The best clothes poems
‘Clothes maketh the man. Naked people have little or no influence on society.’ So Mark Twain is thought to have once opined; and yet poetry has been less concerned with the material features of our clothing than we might perhaps expect. How many classic poems about clothing can you name? In this post, we’ve tasked ourselves with choosing five of the very best poems about clothes.
John Donne, ‘To His Mistress Going to Bed’. No sooner have we begun this rundown of some of the greatest clothes poems, and we’re taking them off. Not too hastily, though: Donne’s poem may be regarded as one long literary striptease, as a naked Donne undresses his mistress verbally, one item of clothing at a time. Donne concludes ‘To His Mistress Going to Bed’ by leading by example: ‘Look, to show you how it’s done, I’ll take off my clothes first. See? And why would you need to have more covering than a man?’ Read the rest of this entry
The best poems about kissing
Love is, of course, a perennial theme of poetry, and even the erotic and the sensual are amply covered in the annals of English verse. But how about something like kissing? The task we’ve set ourselves this week is to find five classic poems about kissing, or sharing a kiss, or stealing a kiss, or ‘kisses’ of some kind or another. We hope you like them.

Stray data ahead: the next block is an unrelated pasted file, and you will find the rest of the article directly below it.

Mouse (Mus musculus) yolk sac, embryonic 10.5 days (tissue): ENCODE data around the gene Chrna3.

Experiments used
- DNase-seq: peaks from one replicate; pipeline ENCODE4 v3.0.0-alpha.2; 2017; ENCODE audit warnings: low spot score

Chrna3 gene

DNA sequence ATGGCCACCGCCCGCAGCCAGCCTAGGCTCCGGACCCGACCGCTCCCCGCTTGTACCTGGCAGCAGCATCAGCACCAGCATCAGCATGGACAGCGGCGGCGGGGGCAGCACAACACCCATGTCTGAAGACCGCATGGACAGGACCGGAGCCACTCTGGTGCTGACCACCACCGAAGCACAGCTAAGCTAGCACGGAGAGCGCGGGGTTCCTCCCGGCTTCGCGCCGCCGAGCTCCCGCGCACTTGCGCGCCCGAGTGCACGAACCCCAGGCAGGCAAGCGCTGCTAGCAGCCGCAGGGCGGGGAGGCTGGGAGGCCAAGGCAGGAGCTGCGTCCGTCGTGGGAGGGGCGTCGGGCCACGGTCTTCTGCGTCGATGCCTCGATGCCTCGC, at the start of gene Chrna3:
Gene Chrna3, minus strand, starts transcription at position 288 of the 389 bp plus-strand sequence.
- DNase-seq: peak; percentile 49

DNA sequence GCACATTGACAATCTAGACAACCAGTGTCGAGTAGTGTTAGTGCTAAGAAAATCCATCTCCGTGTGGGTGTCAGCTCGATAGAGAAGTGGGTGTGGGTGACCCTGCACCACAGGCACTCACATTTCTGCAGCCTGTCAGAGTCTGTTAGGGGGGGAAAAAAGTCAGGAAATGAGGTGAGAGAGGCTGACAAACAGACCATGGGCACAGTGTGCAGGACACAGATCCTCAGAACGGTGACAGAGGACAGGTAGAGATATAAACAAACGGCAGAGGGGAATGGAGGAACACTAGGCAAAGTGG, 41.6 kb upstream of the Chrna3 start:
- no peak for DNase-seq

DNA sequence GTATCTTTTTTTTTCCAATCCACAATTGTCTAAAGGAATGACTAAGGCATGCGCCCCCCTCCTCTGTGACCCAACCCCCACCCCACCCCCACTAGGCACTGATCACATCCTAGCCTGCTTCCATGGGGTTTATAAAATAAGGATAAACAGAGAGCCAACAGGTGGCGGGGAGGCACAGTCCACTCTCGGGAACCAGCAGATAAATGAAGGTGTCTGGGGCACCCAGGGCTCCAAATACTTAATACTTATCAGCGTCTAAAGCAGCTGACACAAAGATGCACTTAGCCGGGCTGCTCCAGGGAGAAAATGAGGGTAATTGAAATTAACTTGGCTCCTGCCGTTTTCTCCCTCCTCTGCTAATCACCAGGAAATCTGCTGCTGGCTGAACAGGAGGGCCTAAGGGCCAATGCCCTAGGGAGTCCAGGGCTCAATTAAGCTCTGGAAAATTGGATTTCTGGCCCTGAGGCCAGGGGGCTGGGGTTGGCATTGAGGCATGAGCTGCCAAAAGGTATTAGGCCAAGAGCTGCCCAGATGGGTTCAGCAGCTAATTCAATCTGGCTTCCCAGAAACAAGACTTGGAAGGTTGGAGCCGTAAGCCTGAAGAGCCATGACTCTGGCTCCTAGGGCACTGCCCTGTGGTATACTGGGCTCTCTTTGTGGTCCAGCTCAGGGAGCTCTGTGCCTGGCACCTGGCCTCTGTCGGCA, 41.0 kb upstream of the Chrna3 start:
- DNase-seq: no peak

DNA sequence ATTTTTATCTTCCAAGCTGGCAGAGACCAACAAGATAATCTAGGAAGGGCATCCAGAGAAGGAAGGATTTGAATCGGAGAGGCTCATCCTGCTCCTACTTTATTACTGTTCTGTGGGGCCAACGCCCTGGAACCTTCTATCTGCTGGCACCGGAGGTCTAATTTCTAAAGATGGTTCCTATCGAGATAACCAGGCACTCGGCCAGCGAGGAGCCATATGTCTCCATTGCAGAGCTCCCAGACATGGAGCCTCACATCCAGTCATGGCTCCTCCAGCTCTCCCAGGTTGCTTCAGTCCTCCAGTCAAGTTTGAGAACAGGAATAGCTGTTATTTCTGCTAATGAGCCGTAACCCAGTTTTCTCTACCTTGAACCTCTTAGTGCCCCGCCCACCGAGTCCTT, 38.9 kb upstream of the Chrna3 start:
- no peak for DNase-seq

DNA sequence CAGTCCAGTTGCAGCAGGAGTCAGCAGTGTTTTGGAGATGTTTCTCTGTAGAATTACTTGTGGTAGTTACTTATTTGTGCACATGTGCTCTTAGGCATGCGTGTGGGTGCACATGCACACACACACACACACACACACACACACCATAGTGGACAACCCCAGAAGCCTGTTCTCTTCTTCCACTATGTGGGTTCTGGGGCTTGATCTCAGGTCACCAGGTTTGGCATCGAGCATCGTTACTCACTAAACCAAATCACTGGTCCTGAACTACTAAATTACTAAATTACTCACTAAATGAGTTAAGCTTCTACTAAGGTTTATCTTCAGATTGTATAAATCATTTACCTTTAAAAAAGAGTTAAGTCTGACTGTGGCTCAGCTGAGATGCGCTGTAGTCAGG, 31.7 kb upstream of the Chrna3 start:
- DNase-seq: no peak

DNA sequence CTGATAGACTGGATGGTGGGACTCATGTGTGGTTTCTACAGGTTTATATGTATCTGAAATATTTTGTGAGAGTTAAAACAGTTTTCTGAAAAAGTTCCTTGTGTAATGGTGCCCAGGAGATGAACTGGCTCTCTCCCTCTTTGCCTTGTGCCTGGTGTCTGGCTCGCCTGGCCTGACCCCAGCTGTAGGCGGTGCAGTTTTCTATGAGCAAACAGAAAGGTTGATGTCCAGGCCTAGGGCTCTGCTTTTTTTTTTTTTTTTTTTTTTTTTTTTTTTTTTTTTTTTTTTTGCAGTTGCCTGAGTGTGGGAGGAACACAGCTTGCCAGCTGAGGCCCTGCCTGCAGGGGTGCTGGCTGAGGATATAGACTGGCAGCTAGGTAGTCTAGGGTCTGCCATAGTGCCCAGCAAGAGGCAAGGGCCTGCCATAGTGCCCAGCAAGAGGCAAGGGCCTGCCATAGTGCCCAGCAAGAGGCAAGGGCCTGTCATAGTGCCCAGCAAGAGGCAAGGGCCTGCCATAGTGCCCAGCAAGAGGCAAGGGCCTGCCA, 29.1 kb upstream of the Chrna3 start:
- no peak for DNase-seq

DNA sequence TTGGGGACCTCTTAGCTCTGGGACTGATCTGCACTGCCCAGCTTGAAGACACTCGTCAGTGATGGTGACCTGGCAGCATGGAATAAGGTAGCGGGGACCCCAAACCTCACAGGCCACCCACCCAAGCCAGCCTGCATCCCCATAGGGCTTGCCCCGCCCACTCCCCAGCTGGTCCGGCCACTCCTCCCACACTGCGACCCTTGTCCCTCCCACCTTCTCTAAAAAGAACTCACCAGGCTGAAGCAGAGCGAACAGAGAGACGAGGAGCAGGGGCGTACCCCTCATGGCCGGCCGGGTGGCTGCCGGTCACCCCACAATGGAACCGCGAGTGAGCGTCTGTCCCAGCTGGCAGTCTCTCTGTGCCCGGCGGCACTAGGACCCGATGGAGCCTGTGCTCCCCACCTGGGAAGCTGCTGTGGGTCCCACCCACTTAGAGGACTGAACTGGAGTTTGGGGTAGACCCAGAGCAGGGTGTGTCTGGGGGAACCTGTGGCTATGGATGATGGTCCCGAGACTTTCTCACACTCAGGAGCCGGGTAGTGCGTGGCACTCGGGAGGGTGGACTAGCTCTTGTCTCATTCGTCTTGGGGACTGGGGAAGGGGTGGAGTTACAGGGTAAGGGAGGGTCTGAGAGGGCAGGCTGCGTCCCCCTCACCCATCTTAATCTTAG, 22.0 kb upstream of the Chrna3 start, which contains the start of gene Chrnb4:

Sir Philip Sidney, Astrophil and Stella Sonnet 79. ‘Sweet kiss, thy sweets I fain would sweetly indite, / Which even of sweetness sweetest sweet’ner art: / Pleasing’st consort, where each sense holds a part; / Which, coupling doves, guides Venus’ chariot right’. So Sir Philip Sidney begins this sonnet from his Astrophil and Stella, the first major sonnet sequence written in English. Here, ‘Astrophil’ – Sidney’s alter ego – seems to have set himself the challenge of seeing how many epithets for a kiss he can cram into a single fourteen-line poem. He does fairly well, and we love the description of a kiss as ‘Poor hope’s first wealth, hostage of promised weal’, although we’re not quite sure about ‘Breakfast of love’… Read the rest of this entry
The best village poems in English literature
Previously, we’ve offered some of the best poems about big cities like London and New York; now, it’s the humble village’s turn. Poets down the ages have often written about villages and rural communities, but they have often done so for very different reasons. Here are ten of the very best poems about village life.
Oliver Goldsmith, ‘The Deserted Village’. One of the best-known poems about villages, ‘The Deserted Village’ is dedicated to Joshua Reynolds, and exposes the corruption found within towns in the eighteenth century as well as decrying the depopulation of rural areas, hence the poem’s title. But the poem proved to be so popular partly because it could be read as social commentary or, alternatively, for its appealing and sympathetic descriptions of rural village life. Read the rest of this entry